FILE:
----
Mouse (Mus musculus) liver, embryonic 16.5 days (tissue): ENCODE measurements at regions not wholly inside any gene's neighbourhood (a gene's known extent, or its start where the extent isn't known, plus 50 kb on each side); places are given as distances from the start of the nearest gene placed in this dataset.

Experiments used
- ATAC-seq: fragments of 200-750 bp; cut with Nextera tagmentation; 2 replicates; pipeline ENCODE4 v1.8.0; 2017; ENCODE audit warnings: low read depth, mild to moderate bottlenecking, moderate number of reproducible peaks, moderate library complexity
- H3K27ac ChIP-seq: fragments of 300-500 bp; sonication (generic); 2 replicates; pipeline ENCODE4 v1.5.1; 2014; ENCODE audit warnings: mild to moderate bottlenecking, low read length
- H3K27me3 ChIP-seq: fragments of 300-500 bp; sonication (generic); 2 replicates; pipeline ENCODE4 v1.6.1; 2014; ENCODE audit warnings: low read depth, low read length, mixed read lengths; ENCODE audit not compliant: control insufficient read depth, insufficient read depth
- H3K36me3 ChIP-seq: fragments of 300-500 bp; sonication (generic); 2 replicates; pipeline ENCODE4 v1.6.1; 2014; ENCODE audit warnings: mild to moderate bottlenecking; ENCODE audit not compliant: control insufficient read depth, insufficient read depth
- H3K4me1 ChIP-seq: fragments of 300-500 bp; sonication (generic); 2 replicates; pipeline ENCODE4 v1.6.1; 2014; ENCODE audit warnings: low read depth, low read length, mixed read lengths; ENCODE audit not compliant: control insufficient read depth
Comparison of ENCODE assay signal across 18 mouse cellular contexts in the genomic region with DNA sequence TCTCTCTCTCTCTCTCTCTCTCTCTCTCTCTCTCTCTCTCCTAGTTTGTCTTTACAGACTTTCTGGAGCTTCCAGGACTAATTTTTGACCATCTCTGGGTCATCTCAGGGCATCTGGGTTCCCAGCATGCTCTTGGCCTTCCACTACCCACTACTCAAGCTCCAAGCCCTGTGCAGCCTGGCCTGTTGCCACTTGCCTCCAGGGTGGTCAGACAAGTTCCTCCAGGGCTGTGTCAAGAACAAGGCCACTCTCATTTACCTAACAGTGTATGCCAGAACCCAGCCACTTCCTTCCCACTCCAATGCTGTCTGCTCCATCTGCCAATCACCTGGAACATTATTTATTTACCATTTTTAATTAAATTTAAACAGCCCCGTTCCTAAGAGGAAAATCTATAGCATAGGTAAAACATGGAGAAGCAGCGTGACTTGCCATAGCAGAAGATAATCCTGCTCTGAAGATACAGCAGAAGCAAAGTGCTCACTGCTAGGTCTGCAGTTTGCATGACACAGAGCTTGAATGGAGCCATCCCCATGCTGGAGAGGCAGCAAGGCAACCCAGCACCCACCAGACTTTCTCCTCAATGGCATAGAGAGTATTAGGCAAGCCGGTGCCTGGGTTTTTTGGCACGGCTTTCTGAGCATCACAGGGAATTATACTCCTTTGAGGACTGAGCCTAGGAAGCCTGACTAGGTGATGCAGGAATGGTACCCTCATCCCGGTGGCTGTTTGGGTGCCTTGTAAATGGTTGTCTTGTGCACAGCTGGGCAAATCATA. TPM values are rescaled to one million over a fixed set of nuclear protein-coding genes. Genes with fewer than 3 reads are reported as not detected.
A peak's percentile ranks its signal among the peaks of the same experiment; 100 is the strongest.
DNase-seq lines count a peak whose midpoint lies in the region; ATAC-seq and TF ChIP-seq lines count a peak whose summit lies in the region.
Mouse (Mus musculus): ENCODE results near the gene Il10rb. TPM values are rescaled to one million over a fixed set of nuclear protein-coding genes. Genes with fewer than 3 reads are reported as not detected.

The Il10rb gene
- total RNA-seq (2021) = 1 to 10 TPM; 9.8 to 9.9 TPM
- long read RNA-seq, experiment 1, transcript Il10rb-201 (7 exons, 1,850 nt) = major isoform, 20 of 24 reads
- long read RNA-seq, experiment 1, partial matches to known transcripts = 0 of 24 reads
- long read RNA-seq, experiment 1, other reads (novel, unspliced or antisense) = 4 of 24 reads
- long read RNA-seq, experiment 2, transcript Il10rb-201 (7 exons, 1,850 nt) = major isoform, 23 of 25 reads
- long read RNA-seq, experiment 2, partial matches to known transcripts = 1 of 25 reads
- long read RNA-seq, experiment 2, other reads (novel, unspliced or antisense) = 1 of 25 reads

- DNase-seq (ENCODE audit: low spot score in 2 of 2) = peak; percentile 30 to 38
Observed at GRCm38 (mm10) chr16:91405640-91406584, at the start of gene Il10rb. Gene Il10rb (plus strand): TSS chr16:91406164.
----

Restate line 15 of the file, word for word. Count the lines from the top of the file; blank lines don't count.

- long read RNA-seq, experiment 1, partial matches to known transcripts = 0 of 24 reads